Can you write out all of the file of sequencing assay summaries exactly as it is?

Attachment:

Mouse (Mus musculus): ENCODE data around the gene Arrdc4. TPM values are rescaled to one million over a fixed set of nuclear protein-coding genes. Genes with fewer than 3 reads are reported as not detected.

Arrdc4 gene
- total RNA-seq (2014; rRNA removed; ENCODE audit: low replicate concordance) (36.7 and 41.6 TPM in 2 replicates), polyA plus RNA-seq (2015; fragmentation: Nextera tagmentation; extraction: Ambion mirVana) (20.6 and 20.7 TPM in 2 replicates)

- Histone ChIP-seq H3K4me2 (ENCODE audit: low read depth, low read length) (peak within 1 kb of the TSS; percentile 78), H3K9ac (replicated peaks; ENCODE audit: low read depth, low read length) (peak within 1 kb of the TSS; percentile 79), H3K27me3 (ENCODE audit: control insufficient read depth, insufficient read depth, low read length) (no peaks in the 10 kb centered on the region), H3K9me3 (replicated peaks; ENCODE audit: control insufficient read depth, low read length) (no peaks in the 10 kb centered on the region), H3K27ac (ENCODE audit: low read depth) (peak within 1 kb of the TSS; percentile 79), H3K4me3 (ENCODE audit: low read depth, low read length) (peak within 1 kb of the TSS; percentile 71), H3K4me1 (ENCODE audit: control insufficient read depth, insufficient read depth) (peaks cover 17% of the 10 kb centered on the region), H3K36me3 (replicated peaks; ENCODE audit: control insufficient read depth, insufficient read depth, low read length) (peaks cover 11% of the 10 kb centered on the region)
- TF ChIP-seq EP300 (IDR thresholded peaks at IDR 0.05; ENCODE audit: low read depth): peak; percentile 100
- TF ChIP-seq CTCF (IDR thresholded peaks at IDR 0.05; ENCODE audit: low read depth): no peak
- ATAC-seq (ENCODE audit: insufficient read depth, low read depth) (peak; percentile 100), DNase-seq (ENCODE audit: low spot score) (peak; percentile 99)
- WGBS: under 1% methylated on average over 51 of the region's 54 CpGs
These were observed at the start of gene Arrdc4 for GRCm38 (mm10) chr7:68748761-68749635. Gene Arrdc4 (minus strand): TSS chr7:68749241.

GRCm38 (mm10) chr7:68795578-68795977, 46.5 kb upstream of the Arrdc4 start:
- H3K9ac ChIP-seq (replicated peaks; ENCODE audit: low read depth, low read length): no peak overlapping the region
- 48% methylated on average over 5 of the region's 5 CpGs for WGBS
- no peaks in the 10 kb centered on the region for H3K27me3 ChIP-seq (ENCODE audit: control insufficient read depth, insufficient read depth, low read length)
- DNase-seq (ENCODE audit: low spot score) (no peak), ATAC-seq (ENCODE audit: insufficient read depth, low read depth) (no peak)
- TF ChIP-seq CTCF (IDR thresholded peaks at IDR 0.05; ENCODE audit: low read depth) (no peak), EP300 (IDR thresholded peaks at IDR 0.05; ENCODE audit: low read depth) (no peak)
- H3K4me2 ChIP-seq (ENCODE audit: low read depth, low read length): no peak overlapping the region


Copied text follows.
Mouse (Mus musculus): ENCODE data around the gene Arrdc4. TPM values are rescaled to one million over a fixed set of nuclear protein-coding genes. Genes with fewer than 3 reads are reported as not detected.

Arrdc4 gene
- total RNA-seq (2014; rRNA removed; ENCODE audit: low replicate concordance) (36.7 and 41.6 TPM in 2 replicates), polyA plus RNA-seq (2015; fragmentation: Nextera tagmentation; extraction: Ambion mirVana) (20.6 and 20.7 TPM in 2 replicates)

- Histone ChIP-seq H3K4me2 (ENCODE audit: low read depth, low read length) (peak within 1 kb of the TSS; percentile 78), H3K9ac (replicated peaks; ENCODE audit: low read depth, low read length) (peak within 1 kb of the TSS; percentile 79), H3K27me3 (ENCODE audit: control insufficient read depth, insufficient read depth, low read length) (no peaks in the 10 kb centered on the region), H3K9me3 (replicated peaks; ENCODE audit: control insufficient read depth, low read length) (no peaks in the 10 kb centered on the region), H3K27ac (ENCODE audit: low read depth) (peak within 1 kb of the TSS; percentile 79), H3K4me3 (ENCODE audit: low read depth, low read length) (peak within 1 kb of the TSS; percentile 71), H3K4me1 (ENCODE audit: control insufficient read depth, insufficient read depth) (peaks cover 17% of the 10 kb centered on the region), H3K36me3 (replicated peaks; ENCODE audit: control insufficient read depth, insufficient read depth, low read length) (peaks cover 11% of the 10 kb centered on the region)
- TF ChIP-seq EP300 (IDR thresholded peaks at IDR 0.05; ENCODE audit: low read depth): peak; percentile 100
- TF ChIP-seq CTCF (IDR thresholded peaks at IDR 0.05; ENCODE audit: low read depth): no peak
- ATAC-seq (ENCODE audit: insufficient read depth, low read depth) (peak; percentile 100), DNase-seq (ENCODE audit: low spot score) (peak; percentile 99)
- WGBS: under 1% methylated on average over 51 of the region's 54 CpGs
These were observed at the start of gene Arrdc4 for GRCm38 (mm10) chr7:68748761-68749635. Gene Arrdc4 (minus strand): TSS chr7:68749241.

GRCm38 (mm10) chr7:68795578-68795977, 46.5 kb upstream of the Arrdc4 start:
- H3K9ac ChIP-seq (replicated peaks; ENCODE audit: low read depth, low read length): no peak overlapping the region
- 48% methylated on average over 5 of the region's 5 CpGs for WGBS
- no peaks in the 10 kb centered on the region for H3K27me3 ChIP-seq (ENCODE audit: control insufficient read depth, insufficient read depth, low read length)
- DNase-seq (ENCODE audit: low spot score) (no peak), ATAC-seq (ENCODE audit: insufficient read depth, low read depth) (no peak)
- TF ChIP-seq CTCF (IDR thresholded peaks at IDR 0.05; ENCODE audit: low read depth) (no peak), EP300 (IDR thresholded peaks at IDR 0.05; ENCODE audit: low read depth) (no peak)
- H3K4me2 ChIP-seq (ENCODE audit: low read depth, low read length): no peak overlapping the region